All The Books I Can Read

1 girl….2 many books!

Mini Reviews {8}: What I’ve Been Reading Lately

on October 31, 2019

Flame In The Mist (Flame In The Mist #1)
Renee Ahdieh
Hodder & Stoughton
2017, 402p
Read from my local library

Blurb {from the publisher/}:

Mariko has always known that being a woman means she’s not in control of her own fate. But Mariko is the daughter of a prominent samurai and a cunning alchemist in her own right, and she refuses to be ignored. When she is ambushed by a group of bandits known as the Black Clan enroute to a political marriage to Minamoto Raiden – the emperor’s son – Mariko realises she has two choices: she can wait to be rescued. . . or she can take matters into her own hands, hunt down the clan and find the person who wants her dead.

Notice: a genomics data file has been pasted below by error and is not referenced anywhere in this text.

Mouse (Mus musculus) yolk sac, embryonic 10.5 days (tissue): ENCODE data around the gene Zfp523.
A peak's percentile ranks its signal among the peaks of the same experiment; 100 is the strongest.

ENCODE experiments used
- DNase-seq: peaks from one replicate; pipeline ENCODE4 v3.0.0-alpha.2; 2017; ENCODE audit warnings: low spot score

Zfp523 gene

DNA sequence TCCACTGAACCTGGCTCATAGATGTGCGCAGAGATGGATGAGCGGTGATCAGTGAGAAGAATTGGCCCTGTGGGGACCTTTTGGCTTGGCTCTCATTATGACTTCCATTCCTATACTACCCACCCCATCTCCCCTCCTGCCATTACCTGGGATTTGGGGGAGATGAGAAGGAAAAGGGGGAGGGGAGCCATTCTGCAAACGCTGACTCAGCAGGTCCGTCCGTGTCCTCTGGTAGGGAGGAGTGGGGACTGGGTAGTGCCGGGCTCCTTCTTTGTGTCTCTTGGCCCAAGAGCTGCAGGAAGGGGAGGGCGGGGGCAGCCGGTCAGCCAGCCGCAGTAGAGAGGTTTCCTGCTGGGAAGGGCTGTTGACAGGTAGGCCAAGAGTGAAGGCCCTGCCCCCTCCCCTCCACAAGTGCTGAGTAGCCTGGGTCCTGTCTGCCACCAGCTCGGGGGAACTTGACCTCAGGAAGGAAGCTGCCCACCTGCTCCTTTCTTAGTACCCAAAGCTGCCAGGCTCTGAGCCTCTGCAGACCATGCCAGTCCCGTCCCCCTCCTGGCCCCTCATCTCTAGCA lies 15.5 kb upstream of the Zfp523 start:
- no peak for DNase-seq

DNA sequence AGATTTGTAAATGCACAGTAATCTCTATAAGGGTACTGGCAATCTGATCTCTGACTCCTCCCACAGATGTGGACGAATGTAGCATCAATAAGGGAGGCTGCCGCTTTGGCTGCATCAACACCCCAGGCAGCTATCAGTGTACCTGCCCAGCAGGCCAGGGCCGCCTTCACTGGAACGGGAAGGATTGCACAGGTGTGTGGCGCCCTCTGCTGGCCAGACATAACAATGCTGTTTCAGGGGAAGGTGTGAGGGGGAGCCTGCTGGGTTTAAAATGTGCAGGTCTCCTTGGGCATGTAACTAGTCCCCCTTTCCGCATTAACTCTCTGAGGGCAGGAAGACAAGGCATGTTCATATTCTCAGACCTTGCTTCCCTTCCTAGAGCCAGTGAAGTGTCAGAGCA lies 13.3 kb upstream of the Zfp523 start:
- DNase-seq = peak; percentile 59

Disguising herself as a peasant boy, Mariko infiltrates the Black Clan’s hideout and befriends their leader, the rebel ronin Ranmaru, and his second-in-command, Okami. Ranmaru and Okami warm to Mariko, impressed by her intellect and ingenuity. But as Mariko gets closer to the Black Clan, she uncovers a dark history of secrets that will force her to question everything she’s ever known.

This was chosen for my Mate-A-Thon participation, for the prompt read a title with the letters M A T E in the title. I’ve read one of Renee Ahdieh’s books before (although I haven’t read the second in that duology!). I actually spotted the sequel of this, Smoke In The Sun on the display shelf at my local library and it had such a lovely cover that I grabbed it and was able to find this one as well and it fit a prompt perfectly.